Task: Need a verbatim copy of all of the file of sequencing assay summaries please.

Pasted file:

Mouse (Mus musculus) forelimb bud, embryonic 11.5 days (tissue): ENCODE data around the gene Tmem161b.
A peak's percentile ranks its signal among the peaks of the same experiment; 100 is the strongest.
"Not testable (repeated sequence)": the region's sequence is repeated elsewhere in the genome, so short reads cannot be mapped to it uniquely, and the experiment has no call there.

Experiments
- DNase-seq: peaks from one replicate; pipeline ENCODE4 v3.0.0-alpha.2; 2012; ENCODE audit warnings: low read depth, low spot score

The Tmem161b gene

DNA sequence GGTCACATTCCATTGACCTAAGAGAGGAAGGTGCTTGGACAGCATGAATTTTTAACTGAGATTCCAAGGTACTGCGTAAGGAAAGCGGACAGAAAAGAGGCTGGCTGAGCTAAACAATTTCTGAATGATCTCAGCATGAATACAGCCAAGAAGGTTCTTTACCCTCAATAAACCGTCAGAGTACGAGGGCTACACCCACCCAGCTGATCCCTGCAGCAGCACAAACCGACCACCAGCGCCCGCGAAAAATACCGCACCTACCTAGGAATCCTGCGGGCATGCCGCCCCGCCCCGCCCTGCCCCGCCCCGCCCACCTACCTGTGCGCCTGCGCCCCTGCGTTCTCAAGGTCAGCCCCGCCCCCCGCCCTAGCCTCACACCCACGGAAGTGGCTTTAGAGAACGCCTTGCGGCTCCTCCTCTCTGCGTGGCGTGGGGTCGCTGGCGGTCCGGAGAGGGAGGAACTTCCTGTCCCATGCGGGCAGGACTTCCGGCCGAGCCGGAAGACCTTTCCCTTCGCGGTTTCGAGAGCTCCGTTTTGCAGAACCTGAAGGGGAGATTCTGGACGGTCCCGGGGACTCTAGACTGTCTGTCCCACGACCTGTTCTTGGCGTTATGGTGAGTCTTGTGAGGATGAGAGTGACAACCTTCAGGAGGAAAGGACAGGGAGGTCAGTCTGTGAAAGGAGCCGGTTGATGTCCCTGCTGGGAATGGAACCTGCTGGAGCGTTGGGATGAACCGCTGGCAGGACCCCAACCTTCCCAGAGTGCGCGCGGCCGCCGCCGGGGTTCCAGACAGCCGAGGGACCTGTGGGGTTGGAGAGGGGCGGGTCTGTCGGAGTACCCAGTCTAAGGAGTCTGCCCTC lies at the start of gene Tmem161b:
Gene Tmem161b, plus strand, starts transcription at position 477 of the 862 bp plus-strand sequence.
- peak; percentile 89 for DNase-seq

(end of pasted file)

Mouse (Mus musculus) forelimb bud, embryonic 11.5 days (tissue): ENCODE data around the gene Tmem161b.
A peak's percentile ranks its signal among the peaks of the same experiment; 100 is the strongest.
"Not testable (repeated sequence)": the region's sequence is repeated elsewhere in the genome, so short reads cannot be mapped to it uniquely, and the experiment has no call there.

Experiments
- DNase-seq: peaks from one replicate; pipeline ENCODE4 v3.0.0-alpha.2; 2012; ENCODE audit warnings: low read depth, low spot score

The Tmem161b gene

DNA sequence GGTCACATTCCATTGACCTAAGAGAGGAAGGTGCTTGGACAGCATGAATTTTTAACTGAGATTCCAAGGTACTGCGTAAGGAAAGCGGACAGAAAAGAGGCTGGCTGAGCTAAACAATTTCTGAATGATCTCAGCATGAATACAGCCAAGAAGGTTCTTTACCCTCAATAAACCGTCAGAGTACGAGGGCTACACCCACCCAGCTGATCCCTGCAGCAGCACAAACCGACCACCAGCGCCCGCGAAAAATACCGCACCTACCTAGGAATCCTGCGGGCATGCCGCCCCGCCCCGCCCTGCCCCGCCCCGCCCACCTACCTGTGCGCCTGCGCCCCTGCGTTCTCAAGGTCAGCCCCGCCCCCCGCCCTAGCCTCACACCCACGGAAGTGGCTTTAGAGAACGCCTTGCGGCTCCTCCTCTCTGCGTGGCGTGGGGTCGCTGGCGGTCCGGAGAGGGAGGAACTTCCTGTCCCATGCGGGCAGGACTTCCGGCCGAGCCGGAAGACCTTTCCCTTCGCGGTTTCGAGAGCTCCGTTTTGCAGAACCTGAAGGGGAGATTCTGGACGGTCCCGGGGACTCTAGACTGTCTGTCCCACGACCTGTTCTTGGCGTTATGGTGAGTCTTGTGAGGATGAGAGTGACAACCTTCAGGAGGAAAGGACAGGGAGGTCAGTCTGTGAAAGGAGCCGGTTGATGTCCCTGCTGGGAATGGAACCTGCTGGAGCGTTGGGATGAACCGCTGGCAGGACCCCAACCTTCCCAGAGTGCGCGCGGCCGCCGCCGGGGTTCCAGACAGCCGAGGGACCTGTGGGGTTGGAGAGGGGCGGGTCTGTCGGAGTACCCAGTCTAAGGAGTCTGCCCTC lies at the start of gene Tmem161b:
Gene Tmem161b, plus strand, starts transcription at position 477 of the 862 bp plus-strand sequence.
- peak; percentile 89 for DNase-seq